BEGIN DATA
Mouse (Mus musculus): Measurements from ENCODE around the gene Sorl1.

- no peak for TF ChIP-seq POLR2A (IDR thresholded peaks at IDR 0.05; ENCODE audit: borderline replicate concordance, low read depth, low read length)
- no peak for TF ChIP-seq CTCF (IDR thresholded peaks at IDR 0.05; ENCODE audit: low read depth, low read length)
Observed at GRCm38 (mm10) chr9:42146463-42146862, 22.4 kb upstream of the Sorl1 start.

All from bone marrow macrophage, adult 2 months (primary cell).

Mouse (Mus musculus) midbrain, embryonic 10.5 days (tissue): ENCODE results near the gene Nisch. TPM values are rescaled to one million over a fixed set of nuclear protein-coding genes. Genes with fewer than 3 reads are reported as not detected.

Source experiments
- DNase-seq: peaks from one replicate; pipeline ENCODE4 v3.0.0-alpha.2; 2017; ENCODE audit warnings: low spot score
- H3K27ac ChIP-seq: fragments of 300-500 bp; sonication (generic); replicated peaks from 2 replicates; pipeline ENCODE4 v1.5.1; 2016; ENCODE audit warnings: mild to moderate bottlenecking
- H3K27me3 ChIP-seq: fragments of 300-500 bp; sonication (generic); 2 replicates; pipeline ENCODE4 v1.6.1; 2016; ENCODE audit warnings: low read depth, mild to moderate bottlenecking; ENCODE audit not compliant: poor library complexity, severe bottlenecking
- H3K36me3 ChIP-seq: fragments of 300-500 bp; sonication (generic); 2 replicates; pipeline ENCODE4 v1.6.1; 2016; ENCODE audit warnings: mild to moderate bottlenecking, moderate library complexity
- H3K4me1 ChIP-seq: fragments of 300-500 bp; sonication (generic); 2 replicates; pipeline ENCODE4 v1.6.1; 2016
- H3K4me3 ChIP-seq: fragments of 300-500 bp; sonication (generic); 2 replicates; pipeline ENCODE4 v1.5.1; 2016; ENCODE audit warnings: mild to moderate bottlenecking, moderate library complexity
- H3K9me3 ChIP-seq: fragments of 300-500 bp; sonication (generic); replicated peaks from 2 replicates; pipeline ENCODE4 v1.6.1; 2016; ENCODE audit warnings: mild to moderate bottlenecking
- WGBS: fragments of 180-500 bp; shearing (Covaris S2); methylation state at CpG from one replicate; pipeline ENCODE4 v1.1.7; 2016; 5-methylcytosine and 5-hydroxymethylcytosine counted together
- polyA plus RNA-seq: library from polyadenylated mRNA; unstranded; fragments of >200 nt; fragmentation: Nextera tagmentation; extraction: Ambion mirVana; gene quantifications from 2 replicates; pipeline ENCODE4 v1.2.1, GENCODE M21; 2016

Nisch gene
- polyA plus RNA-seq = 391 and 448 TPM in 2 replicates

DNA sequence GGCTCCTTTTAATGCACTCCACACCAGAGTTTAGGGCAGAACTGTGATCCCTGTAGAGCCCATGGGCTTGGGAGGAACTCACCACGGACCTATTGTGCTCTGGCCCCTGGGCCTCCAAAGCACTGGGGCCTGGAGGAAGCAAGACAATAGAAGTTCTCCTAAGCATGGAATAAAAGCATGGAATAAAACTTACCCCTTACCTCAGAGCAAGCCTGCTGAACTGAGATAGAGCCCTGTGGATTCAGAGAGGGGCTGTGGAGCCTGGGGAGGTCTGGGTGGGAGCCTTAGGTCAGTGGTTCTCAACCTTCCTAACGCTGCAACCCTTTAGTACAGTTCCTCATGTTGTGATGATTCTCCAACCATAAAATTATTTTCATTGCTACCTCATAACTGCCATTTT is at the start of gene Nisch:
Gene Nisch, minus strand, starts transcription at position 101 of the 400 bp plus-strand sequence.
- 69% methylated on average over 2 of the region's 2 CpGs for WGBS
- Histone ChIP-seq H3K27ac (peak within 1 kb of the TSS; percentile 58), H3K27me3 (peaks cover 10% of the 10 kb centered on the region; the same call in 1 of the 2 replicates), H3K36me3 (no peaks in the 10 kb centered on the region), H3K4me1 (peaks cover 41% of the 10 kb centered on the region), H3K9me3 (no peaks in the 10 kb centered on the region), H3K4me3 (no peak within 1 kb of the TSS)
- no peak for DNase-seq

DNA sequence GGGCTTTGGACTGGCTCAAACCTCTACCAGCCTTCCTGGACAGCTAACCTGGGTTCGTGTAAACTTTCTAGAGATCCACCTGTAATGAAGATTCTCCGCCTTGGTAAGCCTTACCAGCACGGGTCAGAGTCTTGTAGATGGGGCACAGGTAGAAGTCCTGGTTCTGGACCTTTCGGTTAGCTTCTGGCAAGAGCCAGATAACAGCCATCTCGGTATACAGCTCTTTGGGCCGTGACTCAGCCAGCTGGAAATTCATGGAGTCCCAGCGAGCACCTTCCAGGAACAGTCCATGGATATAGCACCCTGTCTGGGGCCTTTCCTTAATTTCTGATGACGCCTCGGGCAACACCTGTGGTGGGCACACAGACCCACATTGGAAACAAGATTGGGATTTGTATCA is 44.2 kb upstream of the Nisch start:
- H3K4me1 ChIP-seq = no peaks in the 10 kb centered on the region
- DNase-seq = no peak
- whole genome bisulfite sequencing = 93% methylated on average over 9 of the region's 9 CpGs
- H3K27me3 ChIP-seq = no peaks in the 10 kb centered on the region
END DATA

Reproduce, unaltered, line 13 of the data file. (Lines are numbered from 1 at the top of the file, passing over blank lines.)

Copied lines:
- H3K4me3 ChIP-seq: fragments of 300-500 bp; sonication (generic); 2 replicates; pipeline ENCODE4 v1.5.1; 2016; ENCODE audit warnings: mild to moderate bottlenecking, moderate library complexity